Eric and I have done enough driver changes that it was quick and no-drama, and was done well before the fuel was completed. Heading back out, we had dropped from 4th overall to 6th, but a few other teams cycled through their stops and we were soon back up to 5th overall, 1st in class. One of the challenges to driving in an enduro is that, other than the guy starting the race, everyone else needs to get into the car and be up to speed right out of the gate. Assuming there’s nothing wrong with the car, there’s really no reason not to be, but it’s definitely a challenge for us non-professionals.
In my case, my laptimes for the first half-hour bounced all over the place and I was generally pretty annoyed at my pace. I’d like to blame the leaky bite-valve on the drinks bottle that dumped Gatorade all over my lap, but I just couldn’t seem to find a rhythm. Despite my inability to get comfortable, within a half-hour or so we were up to 2nd overall due to a pitstop for the P0-classed Mustang Challenge car, mechanical problems for the P0-classed 280Z, and the end of the day for the BMW 325.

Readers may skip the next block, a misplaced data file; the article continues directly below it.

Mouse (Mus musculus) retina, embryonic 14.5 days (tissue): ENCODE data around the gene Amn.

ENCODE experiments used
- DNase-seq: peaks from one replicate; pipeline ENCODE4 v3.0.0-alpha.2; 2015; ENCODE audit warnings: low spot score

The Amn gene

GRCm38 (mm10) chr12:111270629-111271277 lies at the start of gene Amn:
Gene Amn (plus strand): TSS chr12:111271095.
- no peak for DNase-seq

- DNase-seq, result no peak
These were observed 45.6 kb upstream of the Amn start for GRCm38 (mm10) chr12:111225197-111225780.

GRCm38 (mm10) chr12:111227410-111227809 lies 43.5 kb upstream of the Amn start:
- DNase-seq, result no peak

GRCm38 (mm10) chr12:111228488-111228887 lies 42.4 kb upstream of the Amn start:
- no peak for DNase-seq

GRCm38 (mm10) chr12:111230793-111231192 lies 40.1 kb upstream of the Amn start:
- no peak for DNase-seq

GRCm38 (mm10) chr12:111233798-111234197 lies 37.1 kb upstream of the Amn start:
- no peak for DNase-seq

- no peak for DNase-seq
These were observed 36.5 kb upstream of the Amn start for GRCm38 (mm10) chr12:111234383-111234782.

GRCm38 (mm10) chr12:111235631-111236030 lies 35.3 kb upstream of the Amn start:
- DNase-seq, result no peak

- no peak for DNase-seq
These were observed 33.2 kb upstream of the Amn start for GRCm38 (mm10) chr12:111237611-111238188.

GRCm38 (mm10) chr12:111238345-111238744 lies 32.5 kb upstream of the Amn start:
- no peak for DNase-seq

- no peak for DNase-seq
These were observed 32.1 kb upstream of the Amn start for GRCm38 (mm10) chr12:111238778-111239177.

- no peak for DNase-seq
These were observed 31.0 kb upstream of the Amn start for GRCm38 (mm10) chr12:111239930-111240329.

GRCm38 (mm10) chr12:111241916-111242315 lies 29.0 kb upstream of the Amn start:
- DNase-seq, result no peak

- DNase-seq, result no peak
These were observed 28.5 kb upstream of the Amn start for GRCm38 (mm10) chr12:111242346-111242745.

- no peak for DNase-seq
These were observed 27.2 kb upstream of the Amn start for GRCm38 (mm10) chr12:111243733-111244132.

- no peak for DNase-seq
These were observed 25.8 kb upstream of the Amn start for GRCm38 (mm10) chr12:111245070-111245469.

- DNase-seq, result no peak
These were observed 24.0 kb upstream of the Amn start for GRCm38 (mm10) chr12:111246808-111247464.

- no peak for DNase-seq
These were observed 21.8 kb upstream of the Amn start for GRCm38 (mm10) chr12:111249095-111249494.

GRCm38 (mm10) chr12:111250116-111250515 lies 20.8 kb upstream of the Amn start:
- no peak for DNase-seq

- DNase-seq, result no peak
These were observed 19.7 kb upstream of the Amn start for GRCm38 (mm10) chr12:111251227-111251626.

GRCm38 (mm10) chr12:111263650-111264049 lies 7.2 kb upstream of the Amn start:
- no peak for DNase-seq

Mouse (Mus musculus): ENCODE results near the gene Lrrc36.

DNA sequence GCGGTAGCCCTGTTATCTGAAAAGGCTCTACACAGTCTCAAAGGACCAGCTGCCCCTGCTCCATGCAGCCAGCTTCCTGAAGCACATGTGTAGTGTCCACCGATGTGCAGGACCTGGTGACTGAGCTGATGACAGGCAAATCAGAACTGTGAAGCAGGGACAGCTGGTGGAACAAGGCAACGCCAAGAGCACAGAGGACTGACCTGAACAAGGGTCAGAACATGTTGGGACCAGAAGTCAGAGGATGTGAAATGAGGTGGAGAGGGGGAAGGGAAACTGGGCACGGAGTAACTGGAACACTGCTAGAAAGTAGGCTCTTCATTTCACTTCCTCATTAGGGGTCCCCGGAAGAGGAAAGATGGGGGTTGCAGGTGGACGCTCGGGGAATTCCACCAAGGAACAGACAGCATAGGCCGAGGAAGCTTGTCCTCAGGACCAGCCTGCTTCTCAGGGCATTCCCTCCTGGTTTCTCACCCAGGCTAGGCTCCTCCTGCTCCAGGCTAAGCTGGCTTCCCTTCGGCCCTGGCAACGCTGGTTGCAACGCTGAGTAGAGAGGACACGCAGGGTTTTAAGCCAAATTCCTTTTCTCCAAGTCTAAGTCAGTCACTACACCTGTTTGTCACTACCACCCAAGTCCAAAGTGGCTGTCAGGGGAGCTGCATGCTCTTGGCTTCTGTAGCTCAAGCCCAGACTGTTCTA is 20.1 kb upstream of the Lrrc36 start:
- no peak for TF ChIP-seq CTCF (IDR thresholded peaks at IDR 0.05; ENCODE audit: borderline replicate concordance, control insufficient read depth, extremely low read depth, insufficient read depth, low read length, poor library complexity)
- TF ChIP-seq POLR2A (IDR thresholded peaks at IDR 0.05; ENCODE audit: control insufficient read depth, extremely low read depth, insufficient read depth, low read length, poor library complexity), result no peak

With slightly more than half the race gone, attrition was definitely starting to take its toll. In addition to the teams who had started managing their cars’ mechanical issues, not to mention teams that had simply decided to call it a day, cars were starting to park out on course, such as the car that failed as it came out of the pits and spent the rest of the race parked driver’s right. My personal favorite was a white Honda CRX that had been parked driver’s right in Turn 7 from before I got in the car. After many laps of passing by while he thrashed away on the car, I started urging on his efforts every lap, and gave quite a cheer when I came around one lap to find he’d finally gotten going again. Now that’s commitment!